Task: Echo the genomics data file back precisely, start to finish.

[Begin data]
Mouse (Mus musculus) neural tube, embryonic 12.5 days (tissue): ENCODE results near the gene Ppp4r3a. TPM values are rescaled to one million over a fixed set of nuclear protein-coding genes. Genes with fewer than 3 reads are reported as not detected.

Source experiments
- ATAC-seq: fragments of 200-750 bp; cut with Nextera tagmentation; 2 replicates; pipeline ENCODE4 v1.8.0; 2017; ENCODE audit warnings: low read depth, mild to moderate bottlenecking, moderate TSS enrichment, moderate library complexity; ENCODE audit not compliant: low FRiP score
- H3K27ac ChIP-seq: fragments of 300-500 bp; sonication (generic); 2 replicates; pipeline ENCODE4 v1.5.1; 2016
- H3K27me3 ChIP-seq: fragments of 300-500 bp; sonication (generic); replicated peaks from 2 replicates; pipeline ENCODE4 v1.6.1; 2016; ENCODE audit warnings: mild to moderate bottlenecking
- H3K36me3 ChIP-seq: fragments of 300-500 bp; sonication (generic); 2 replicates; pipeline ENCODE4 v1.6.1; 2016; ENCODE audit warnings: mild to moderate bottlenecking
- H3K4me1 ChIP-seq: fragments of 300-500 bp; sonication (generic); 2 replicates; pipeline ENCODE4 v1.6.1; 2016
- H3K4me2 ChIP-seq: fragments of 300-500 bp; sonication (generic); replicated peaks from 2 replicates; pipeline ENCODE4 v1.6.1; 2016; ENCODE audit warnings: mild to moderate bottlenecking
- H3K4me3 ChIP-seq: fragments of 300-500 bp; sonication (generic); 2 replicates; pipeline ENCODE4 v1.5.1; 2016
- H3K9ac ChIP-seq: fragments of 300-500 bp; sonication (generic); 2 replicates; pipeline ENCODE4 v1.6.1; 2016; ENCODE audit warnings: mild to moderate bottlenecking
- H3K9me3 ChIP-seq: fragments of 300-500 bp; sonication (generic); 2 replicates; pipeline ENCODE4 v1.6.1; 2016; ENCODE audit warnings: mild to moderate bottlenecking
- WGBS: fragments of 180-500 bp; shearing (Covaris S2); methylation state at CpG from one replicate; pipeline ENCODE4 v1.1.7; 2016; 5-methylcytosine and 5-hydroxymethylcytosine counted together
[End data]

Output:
Mouse (Mus musculus) neural tube, embryonic 12.5 days (tissue): ENCODE results near the gene Ppp4r3a. TPM values are rescaled to one million over a fixed set of nuclear protein-coding genes. Genes with fewer than 3 reads are reported as not detected.

Source experiments
- ATAC-seq: fragments of 200-750 bp; cut with Nextera tagmentation; 2 replicates; pipeline ENCODE4 v1.8.0; 2017; ENCODE audit warnings: low read depth, mild to moderate bottlenecking, moderate TSS enrichment, moderate library complexity; ENCODE audit not compliant: low FRiP score
- H3K27ac ChIP-seq: fragments of 300-500 bp; sonication (generic); 2 replicates; pipeline ENCODE4 v1.5.1; 2016
- H3K27me3 ChIP-seq: fragments of 300-500 bp; sonication (generic); replicated peaks from 2 replicates; pipeline ENCODE4 v1.6.1; 2016; ENCODE audit warnings: mild to moderate bottlenecking
- H3K36me3 ChIP-seq: fragments of 300-500 bp; sonication (generic); 2 replicates; pipeline ENCODE4 v1.6.1; 2016; ENCODE audit warnings: mild to moderate bottlenecking
- H3K4me1 ChIP-seq: fragments of 300-500 bp; sonication (generic); 2 replicates; pipeline ENCODE4 v1.6.1; 2016
- H3K4me2 ChIP-seq: fragments of 300-500 bp; sonication (generic); replicated peaks from 2 replicates; pipeline ENCODE4 v1.6.1; 2016; ENCODE audit warnings: mild to moderate bottlenecking
- H3K4me3 ChIP-seq: fragments of 300-500 bp; sonication (generic); 2 replicates; pipeline ENCODE4 v1.5.1; 2016
- H3K9ac ChIP-seq: fragments of 300-500 bp; sonication (generic); 2 replicates; pipeline ENCODE4 v1.6.1; 2016; ENCODE audit warnings: mild to moderate bottlenecking
- H3K9me3 ChIP-seq: fragments of 300-500 bp; sonication (generic); 2 replicates; pipeline ENCODE4 v1.6.1; 2016; ENCODE audit warnings: mild to moderate bottlenecking
- WGBS: fragments of 180-500 bp; shearing (Covaris S2); methylation state at CpG from one replicate; pipeline ENCODE4 v1.1.7; 2016; 5-methylcytosine and 5-hydroxymethylcytosine counted together